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Past Krenicki Center Projects

Optimal Clustering of Products for Regression-Type and Classification-Type Predictive Modeling for Assortment Planning

In collaboration with a national retailer, this study focused on assessing the impact of sales prediction accuracy when clustering sparse demand products in various ways. While also trying to identify scenarios when framing the problem as a regression-problem or classification-problem would lead to the best demand decision-support. This problem was motivated because modeling very sparse demand products can be extremely difficult. Some retailers frame the prediction problem as a classification problem, where they obtain the propensity that a product will sell or not sell within a specified planning horizon. Likewise they might model it in a regression setting that is plagued by many zeros in the response. In our study, we clustered products using k-means, SOMs, and HDBSCAN algorithms using lifecycles, failure rates, product usability, and market-type features. We found there was a consistent story behind the clusters generated, which was primarily distinguished by particular demand patterns. Next, we aggregated the clustering results into a single input feature, which led to improved prediction accuracy of the models we examined. When forecasting sales, we investigated a variety of different regression and classification type models, and reported a short list of those models that performed the best in each case. Lastly, we identified certain scenarios we observed when modeling the problem, a classification problem versus a regression problem, so that our partner could more strategically forecast their assortment decision.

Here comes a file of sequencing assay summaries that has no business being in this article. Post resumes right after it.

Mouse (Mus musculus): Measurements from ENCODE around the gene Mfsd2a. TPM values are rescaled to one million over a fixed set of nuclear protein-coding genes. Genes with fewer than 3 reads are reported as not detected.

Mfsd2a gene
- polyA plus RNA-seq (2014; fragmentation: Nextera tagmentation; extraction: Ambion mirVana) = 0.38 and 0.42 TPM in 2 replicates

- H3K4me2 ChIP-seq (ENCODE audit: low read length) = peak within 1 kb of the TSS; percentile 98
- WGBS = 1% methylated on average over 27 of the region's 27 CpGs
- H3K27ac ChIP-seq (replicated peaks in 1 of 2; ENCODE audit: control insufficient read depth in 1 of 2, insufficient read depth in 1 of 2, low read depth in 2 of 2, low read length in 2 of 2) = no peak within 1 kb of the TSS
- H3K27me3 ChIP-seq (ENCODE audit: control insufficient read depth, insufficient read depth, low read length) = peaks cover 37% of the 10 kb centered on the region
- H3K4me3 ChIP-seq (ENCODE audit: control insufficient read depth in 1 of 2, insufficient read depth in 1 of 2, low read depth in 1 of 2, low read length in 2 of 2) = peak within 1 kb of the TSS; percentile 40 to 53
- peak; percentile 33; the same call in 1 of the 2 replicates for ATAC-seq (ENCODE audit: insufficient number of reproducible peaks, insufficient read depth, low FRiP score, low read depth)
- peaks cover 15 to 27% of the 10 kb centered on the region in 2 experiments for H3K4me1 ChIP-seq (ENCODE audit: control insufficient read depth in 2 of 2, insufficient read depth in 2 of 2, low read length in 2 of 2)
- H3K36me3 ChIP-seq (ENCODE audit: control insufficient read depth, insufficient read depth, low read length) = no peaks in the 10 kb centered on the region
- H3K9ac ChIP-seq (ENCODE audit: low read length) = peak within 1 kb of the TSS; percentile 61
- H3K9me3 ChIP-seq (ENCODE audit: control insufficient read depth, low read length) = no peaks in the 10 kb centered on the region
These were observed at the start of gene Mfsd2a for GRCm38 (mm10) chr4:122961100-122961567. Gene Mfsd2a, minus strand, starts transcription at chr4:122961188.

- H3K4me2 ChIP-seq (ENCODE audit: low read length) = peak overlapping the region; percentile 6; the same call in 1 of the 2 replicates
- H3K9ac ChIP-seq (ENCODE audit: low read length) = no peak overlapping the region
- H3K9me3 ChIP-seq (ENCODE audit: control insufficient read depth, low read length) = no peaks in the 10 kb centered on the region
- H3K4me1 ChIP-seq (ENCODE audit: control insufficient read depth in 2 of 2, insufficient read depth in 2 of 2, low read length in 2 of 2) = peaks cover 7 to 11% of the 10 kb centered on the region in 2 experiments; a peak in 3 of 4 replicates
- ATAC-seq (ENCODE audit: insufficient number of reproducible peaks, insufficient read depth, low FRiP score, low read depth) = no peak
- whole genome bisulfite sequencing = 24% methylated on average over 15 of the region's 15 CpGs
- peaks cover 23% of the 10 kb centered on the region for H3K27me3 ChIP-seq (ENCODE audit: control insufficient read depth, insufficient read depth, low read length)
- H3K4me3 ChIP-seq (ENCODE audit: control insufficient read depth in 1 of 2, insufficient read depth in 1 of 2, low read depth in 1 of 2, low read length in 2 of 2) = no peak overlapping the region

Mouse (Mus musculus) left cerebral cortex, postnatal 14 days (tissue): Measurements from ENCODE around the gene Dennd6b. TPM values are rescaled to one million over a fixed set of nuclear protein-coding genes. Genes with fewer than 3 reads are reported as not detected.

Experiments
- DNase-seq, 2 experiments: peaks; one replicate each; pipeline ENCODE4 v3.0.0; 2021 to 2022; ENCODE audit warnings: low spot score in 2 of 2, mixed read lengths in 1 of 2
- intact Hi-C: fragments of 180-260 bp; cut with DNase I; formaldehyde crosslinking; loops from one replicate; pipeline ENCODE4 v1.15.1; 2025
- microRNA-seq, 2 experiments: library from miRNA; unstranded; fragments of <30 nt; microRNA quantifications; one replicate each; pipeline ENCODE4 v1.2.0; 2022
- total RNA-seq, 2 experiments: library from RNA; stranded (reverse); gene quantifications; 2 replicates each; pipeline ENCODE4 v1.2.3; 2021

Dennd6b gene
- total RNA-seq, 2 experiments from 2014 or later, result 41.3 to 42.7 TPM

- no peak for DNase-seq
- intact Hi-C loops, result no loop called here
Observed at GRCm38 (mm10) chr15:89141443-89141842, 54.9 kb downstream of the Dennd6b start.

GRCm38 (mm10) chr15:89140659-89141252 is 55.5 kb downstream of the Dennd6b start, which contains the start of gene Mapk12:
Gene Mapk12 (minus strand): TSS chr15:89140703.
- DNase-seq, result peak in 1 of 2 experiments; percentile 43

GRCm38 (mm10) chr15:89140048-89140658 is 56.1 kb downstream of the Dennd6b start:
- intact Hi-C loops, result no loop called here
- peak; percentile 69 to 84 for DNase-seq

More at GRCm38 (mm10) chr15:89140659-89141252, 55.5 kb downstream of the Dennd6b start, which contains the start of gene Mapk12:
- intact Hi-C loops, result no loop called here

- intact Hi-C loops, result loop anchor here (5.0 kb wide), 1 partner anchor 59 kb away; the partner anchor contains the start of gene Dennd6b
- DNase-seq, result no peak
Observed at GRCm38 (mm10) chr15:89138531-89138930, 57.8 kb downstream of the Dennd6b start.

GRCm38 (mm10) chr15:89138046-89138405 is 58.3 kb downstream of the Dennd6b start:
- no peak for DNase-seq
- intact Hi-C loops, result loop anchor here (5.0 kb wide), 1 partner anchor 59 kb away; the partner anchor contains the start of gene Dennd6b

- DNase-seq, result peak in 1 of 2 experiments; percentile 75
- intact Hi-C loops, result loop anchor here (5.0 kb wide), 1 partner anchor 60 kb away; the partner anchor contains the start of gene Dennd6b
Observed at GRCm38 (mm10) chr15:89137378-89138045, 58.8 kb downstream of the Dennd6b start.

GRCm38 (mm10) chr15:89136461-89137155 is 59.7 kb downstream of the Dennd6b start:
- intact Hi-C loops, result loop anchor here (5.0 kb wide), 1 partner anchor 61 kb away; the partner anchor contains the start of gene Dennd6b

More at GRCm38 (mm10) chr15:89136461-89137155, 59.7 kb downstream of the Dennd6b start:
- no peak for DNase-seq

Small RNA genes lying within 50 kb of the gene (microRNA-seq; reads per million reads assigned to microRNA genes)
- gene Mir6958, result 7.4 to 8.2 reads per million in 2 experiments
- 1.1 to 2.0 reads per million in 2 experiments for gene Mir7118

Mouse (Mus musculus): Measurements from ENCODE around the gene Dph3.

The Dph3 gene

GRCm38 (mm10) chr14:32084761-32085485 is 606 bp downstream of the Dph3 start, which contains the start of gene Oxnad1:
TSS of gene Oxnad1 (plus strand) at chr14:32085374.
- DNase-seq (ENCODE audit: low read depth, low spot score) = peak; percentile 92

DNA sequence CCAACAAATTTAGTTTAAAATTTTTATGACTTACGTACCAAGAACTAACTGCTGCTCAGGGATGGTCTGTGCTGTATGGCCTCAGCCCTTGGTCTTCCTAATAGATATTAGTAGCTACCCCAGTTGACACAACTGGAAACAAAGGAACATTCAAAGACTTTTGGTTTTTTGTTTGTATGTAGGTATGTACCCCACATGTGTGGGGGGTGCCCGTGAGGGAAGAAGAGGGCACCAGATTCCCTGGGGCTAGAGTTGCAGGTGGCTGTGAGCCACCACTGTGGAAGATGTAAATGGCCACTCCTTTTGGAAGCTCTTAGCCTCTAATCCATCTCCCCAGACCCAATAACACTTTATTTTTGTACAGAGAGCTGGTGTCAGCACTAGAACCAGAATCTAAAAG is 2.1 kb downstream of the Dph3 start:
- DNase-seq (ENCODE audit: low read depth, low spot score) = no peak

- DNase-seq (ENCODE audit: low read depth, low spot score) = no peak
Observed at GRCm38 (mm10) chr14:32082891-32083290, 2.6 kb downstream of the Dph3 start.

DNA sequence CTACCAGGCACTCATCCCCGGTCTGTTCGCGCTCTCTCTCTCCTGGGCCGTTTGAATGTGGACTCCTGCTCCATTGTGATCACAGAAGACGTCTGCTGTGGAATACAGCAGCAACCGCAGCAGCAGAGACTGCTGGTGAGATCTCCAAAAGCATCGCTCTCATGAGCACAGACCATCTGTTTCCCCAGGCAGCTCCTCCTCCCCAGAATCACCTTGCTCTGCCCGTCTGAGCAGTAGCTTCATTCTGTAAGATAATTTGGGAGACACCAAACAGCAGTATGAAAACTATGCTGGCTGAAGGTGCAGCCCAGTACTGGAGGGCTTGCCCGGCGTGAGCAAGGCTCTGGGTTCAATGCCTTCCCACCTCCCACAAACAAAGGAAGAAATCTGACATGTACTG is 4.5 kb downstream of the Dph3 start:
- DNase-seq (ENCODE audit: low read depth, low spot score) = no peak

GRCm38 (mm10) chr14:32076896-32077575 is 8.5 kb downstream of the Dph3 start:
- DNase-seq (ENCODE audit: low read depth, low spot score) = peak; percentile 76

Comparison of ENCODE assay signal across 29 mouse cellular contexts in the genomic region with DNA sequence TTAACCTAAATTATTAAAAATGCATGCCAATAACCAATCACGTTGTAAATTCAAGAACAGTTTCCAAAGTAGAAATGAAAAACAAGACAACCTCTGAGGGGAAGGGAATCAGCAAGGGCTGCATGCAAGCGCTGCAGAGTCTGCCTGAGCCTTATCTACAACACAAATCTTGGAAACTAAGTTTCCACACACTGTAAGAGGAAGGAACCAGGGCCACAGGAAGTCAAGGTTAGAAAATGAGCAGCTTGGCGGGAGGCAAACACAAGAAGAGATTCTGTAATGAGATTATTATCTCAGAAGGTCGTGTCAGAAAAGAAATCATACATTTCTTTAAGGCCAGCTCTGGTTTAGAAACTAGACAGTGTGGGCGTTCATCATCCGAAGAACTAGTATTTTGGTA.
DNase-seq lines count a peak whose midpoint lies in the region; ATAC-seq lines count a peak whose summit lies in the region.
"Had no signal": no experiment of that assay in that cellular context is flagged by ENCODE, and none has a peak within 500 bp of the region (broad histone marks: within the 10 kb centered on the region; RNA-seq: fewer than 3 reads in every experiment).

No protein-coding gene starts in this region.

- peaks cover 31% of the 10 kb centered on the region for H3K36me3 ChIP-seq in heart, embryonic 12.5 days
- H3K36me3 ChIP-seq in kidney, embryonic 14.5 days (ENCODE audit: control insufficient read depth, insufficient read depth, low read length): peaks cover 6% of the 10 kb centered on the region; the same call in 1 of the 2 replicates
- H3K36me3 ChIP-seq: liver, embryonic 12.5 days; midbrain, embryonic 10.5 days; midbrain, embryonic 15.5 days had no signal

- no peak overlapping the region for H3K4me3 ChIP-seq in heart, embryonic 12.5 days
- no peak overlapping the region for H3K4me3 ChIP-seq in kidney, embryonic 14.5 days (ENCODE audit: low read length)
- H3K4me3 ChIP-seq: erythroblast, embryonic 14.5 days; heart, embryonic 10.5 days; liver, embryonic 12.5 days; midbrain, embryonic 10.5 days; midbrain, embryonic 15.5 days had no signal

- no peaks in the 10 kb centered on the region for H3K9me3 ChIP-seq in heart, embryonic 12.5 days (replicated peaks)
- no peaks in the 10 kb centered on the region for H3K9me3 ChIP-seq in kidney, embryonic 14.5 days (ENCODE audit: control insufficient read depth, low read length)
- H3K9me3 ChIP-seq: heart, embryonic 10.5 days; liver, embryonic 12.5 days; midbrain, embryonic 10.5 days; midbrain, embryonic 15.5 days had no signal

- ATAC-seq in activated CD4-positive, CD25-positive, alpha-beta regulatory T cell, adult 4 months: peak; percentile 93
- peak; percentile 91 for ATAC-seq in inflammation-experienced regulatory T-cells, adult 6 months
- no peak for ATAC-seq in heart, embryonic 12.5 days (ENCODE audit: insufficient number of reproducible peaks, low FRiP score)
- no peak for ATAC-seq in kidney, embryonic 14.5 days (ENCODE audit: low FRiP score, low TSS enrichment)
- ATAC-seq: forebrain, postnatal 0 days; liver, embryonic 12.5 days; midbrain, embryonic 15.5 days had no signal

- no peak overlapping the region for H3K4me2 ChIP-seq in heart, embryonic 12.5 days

Effect of Forecast Accuracy on Inventory Optimization Model

This study described an optimization solution to minimize costs at the inventory system by the retailer. Previously, all demands were forecasted yearly and information regarding item distribution was not used. The retailer used weekly and monthly demand forecasts by using yearly forecasts. As a result, the retailer purchased items in bulk to prepare for unexpected demand from vendors, which generated huge holding costs. By approaching the distribution of each item, then a dynamic economic order quantity model would be possible. We solved this problem by using diverse distributions for each item. We then built formulas to calculate costs and service levels, and optimized our model to minimize the cost. While also meeting several business requirements, such as minimum service level, for each item. We demonstrated the impact that the quality of the demand forecast had on the client’s business.

A Comparative Study of Machine Learning Frameworks for Demand Forecasting